Sunday, July 3, 2011


Edward, one of my international students, hails from the U.K. (living just outside of Birmingham). He prefers Ed, perhaps Edward is too informal for his taste. He's currently taking programming, and he's been to New York before. In a way, Ed is reminiscent of Kirby in that he is very nonchalant about most activities and he has a calming aura around him.

I remember when I first met Ed, a number of things popped into my head sequentially:

1) I was jealous of his accent.
2) I wanted to know how life was by comparison in England.
3) I wanted to know what his thoughts were about the U.S.

I skipped #1 astonishingly fast, realizing that it would take much effort to develop one myself and that I could talk to him to hear it all I want. On to #2.

There are a lot of parallels between the U.K. and the U.S.A., and while that might be assumed by most, given we were Great Britain in our past, I always thought of the U.S. as radical by the world's standards--not capable of fitting in to world culture. But, it seemed as though every topic I brought up had a connection between the two countries, rather than my original expectations, which prepared for an antithesis of sorts. I just thought we'd be a whole lot different than we actually are.

Obesity is nearly the same. While, the U.S. is the largest nation in the world, in regards to the scale, England is a close-runner up.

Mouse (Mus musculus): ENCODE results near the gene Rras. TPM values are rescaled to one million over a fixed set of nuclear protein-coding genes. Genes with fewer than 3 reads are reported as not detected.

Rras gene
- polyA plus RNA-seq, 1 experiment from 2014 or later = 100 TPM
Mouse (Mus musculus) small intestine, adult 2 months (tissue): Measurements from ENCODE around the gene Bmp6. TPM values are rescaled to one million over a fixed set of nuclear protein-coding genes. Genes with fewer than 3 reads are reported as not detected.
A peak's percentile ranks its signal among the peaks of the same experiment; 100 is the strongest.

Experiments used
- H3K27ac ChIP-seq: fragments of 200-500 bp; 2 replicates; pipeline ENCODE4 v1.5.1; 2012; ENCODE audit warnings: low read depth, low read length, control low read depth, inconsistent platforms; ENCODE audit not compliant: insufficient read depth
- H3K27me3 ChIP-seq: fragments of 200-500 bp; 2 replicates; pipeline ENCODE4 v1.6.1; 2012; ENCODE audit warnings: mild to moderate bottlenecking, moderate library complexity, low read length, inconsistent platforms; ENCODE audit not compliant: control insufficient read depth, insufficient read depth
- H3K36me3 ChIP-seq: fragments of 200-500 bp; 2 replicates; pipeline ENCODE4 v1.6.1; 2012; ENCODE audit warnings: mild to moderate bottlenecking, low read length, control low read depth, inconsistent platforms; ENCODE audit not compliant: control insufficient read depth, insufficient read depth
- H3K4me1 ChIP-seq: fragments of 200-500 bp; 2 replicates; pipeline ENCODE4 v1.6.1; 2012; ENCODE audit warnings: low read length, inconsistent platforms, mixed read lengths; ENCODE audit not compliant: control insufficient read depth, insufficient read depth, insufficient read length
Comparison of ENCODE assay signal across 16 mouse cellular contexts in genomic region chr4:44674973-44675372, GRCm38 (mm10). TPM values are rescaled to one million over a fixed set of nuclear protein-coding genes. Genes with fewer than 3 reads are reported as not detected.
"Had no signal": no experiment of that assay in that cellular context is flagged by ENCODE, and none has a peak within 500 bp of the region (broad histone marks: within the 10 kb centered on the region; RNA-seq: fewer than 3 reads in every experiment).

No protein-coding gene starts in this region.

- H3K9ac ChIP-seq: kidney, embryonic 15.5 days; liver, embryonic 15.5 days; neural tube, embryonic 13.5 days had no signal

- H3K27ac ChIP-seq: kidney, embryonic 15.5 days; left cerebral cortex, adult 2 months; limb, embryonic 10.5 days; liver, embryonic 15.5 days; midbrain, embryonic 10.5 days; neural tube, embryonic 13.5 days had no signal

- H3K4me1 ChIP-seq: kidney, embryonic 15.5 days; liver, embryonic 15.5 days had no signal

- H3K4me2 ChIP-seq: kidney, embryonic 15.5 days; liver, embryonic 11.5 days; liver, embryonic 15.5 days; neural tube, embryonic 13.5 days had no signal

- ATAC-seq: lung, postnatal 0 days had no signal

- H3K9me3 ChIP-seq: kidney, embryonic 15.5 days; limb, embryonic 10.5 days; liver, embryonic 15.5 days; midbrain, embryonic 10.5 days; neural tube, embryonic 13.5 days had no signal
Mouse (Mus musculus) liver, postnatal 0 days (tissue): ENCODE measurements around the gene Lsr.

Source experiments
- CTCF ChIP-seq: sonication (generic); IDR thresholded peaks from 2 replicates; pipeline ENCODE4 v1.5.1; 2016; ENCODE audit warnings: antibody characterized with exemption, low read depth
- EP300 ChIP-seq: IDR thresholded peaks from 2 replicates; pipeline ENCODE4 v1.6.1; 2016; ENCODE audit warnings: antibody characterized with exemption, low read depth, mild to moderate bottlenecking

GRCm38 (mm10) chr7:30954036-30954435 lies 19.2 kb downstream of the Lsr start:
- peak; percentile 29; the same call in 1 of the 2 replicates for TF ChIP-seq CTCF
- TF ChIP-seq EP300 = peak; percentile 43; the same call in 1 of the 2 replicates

Many American businesses are overseas there. Further than McDonald's. There is Hollister, Abercrombie & Fitch, Nike, Macy's, McDonald's, and so many more.

The teenagers are, well, teenagers. They grow up in different settings, but they sustain the same mentalities.

They breathe. They sleep. They communicate.

Internationally, we are just so much similar than I thought, and that's what surprised me.

Then, I moved on to #3. I wanted to know exactly what other nations thought of us. I asked him what the general views upon the U.S. were like, and to my surprise, they were decent. Sure, there are some negatives people pick up on, such as our weight, but America doesn't really come off as the international bully to the general public, at least, not to Ed's general public. And, while I realize that we have been allies with the U.K. even before it was the U.K., it still went contrary to my expectations.

Regardless of what I learned from Ed, he's just a cool person to hang out with. And, if there's something that sticks out in him more-so than most, it would be his willingness. It's not like he's victim to peer pressure or manipulated easily. He genuinely likes to try new things, and I admire that. I think that's an incredible trait to have for the world, and people who do possess it tend to have more interesting lives collectively.

Between Ed and Dr. Z, I feel as if I've learned more about England and international knowledge in comparison to U.S. knowledge (not to say I haven't learned much about the U.S., I'm learning extensively within both subtopics), which is extremely ironic, though whole-heartily welcomed. Diversity in intelligence is something to be embraced.

Taking a break from my floor mates, tomorrow is Independence Day, and I'm definitely excited for the bright lights and riverside explosion.

Happy Blow-Stuff-Up-At-Night Day, yo.

1 comment:

  1. Will,

    Why on earth would you want to speak like a foreigner? They talk funny. :-)

    And who are they calling fat? We all just have glandular problems.

    One of the real benefits of study abroad is the ability to live with people from different cultures to learn how they see things. When it comes to economics, politics and world domination these are important things to know.